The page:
June 9, 2014 - Controlling a Match

Controlling a match means forcing the rallies to go the way you want them to. In general, that means hitters hit, loopers loop, blockers block, and so on. How to you go about doing this?

There are two basic ways of controlling a match. One is to develop a style where you can force your strengths on your opponent. The other way is to develop an all-around style that adjusts to your opponent so that you can play on his weaknesses. In both cases it is your serve and receive that will often allow you to take control.

  • Forcing Your Strengths on an Opponent

First you must develop or identify your strengths. Once that is developed, you need to develop your game, especially your serve and receive game, so as to put these strengths into play. All options have advantages and disadvantages.

For example, if you serve short backspin, it'll often be pushed long, allowing a looper to loop, and allowing a hitter to loop to set up his hitting. But it might also be pushed short, or pushed quick and aggressively off the bounce at a wide angle, or flipped, and any of these three might give the receiver control of the point. So you might vary this by serving short sidespin or no-spin serves that look like backspin, and watch the receiver struggle against the varying spin (or no-spin).

If you serve long (either fast or a breaking sidespin), you might get a soft topspin return that you can loop or hit. But it risks letting the opponent loop, which can put a looper or hitter on the defensive and the receiver in control. But this might set up a quick blocker.

Better still, use both types of serves, and by varying them, completely dominate the poor receiver, who can never adjust to your constantly varying serves.

How do you force your strengths on the opponent when he's serving? See the previous examples, but from the receiver's point of view. Take control of the point against short serves by dropping them short, pushing aggressively, and flipping. Against deep serves, attack. Use placement and variation to take control of the point.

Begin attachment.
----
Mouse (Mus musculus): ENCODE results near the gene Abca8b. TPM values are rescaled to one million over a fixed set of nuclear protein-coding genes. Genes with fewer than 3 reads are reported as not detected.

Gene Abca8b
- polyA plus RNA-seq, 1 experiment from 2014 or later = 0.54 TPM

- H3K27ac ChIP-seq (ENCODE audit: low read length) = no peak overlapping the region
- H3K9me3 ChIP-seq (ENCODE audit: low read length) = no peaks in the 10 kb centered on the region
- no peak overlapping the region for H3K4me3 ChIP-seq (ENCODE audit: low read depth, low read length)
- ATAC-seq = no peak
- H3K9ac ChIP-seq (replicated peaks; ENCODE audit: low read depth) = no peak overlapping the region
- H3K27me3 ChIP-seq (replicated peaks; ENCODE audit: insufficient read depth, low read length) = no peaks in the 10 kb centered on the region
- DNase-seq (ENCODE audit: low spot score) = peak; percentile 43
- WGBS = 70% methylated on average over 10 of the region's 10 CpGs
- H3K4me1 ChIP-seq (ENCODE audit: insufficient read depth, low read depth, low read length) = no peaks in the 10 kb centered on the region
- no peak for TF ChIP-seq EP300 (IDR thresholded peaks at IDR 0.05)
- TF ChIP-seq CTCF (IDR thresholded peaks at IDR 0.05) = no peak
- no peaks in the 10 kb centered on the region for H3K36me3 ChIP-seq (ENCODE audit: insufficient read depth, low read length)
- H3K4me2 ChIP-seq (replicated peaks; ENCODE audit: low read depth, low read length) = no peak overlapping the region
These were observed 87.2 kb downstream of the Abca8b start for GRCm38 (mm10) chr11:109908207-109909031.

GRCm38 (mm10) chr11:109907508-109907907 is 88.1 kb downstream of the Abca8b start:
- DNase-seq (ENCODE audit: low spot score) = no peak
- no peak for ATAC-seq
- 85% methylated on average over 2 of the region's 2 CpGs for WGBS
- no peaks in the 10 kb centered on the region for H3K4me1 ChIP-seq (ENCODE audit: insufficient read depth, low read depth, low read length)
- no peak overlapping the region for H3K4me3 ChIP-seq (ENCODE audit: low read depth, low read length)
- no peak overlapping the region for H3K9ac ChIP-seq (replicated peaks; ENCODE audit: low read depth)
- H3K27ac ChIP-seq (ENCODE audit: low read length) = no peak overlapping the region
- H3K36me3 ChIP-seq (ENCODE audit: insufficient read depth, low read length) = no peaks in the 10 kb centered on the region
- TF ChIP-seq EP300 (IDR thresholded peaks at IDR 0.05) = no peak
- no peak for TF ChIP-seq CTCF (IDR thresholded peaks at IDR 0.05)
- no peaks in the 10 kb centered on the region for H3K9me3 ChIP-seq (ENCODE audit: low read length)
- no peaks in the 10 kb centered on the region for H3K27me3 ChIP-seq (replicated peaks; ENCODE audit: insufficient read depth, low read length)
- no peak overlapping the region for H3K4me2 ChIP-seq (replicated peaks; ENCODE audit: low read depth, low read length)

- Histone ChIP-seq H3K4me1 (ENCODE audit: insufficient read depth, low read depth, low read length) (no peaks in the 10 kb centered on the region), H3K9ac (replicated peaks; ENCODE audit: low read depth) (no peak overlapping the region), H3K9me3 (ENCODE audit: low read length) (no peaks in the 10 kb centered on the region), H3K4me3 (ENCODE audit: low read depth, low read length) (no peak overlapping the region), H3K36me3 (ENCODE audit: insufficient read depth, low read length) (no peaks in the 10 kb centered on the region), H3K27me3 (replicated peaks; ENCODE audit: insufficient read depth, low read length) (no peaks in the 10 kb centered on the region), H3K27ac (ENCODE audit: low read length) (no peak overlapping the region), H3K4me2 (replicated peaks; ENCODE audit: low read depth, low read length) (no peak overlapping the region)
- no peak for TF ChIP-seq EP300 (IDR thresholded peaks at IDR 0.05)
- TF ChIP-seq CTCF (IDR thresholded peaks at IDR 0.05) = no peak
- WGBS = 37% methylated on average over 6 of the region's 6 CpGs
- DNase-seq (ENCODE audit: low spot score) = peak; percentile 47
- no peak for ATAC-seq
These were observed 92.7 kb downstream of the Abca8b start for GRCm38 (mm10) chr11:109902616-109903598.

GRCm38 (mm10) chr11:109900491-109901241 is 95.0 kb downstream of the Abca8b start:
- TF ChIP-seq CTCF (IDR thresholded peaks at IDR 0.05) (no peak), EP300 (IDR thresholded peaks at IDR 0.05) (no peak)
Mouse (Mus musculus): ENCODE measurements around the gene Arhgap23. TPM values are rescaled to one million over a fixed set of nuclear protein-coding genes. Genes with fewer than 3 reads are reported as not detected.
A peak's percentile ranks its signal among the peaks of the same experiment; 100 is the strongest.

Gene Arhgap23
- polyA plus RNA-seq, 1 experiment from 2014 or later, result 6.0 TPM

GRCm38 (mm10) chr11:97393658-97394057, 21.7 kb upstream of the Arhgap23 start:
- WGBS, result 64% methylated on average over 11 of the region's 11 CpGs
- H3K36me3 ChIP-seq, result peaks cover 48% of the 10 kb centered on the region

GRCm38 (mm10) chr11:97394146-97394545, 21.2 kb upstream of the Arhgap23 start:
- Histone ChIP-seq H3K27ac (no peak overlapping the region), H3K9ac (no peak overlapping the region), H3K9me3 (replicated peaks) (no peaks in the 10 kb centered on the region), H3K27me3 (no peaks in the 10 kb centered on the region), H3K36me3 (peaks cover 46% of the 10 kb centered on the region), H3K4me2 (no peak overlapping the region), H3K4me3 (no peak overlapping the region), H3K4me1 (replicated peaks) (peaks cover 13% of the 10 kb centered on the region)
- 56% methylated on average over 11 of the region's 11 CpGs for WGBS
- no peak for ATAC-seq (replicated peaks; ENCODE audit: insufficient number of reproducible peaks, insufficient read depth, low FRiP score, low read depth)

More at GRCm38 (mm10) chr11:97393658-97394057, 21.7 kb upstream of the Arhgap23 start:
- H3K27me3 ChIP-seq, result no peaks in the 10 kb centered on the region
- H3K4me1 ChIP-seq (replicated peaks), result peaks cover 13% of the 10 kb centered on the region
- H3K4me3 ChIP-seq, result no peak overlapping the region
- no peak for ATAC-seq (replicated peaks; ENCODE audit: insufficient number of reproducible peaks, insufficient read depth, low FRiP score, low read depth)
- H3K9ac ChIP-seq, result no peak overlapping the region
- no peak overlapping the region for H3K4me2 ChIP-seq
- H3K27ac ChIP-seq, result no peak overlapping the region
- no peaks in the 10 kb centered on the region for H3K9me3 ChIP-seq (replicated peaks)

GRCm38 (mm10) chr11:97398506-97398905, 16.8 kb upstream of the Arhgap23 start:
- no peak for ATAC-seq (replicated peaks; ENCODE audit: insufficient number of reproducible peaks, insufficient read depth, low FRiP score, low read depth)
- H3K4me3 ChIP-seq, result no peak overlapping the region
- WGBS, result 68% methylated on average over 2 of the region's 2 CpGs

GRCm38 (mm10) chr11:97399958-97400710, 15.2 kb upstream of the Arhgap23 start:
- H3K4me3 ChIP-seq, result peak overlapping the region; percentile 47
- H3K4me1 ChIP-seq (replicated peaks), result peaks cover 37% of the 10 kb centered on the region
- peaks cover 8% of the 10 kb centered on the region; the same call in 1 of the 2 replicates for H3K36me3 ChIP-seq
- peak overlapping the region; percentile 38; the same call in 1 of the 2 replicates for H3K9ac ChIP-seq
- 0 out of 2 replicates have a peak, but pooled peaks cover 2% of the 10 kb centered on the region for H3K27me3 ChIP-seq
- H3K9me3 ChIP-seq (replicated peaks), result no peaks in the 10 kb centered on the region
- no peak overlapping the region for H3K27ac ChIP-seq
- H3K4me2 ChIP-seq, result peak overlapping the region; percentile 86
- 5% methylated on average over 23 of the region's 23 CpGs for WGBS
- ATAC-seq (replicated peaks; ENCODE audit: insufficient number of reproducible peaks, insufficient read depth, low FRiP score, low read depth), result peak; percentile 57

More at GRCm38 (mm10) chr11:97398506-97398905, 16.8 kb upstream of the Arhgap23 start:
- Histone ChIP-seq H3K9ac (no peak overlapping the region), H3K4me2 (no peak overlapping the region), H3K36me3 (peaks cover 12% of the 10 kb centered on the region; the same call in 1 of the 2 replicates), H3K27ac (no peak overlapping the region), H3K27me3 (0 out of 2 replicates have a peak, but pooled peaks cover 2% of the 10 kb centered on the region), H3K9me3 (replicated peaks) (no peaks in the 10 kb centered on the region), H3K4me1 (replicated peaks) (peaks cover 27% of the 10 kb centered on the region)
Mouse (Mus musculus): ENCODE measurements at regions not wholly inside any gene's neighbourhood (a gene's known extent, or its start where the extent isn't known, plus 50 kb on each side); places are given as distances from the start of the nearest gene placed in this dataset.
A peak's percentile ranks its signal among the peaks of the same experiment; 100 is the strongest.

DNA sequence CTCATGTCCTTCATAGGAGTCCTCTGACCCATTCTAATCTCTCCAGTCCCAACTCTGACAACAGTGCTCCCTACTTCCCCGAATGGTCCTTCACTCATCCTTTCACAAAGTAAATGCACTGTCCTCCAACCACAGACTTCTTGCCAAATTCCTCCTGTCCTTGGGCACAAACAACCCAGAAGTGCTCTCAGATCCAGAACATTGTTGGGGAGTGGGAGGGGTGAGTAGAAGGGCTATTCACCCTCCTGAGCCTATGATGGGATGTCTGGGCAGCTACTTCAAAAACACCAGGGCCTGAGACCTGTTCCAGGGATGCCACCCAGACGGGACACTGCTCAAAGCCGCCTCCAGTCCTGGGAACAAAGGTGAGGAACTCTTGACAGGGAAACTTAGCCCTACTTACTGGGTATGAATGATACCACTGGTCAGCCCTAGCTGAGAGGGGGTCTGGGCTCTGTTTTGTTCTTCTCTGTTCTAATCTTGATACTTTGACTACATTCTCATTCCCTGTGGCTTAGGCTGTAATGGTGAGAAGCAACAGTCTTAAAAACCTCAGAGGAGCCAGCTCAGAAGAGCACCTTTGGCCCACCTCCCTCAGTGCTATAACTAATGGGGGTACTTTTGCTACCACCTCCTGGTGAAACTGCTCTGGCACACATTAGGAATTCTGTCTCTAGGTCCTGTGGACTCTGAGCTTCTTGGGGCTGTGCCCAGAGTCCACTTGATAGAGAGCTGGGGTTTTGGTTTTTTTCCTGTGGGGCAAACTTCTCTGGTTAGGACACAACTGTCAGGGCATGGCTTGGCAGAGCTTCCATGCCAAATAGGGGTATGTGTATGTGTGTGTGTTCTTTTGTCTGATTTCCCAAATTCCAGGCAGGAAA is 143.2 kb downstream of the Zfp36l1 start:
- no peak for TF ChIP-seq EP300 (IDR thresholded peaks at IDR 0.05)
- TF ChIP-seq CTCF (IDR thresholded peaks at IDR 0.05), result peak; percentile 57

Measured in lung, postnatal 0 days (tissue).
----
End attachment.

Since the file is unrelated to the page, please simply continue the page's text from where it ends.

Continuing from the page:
• Playing on Your Opponent’s Weaknesses

The other option is to develop an all-around style where you can adjust to the opponent's weaknesses. For example, if the opponent isn't very fast, you might adopt a blocking game, and quick-block side to side. Use your serve and receive to force these types of rallies, perhaps with deep serves that force topspin returns you can quick-block.

Or if the opponent has trouble blocking against slow, spinny loops, serve short and get ready to loop any long push returns. If the opponent doesn't have a good put-away shot, then you might combine a steady game with sudden attacks, knowing you can take your time and pick your shots since the opponent isn't a threat to end the point. If your opponent has a strong forehand but weaker backhand, you might simply play everything wide to his backhand. If he's the type that plays his forehand from the backhand side, then perhaps go to the forehand first (perhaps with a short serve, an aggressive receive, or a quick block), then come back to the backhand and pin him down there.

There's also a psychology to controlling a match. You have certain tools in your tactical toolbox, i.e. your entire arsenal of shots (serves, receives, strokes, footwork). Think of your racket as your magic wand, and use it to completely dominate an opponent with these tools, and have the confidence to do so. If you don't have the tools to do this, then it's time to think about your game and what new tools you need, and develop them.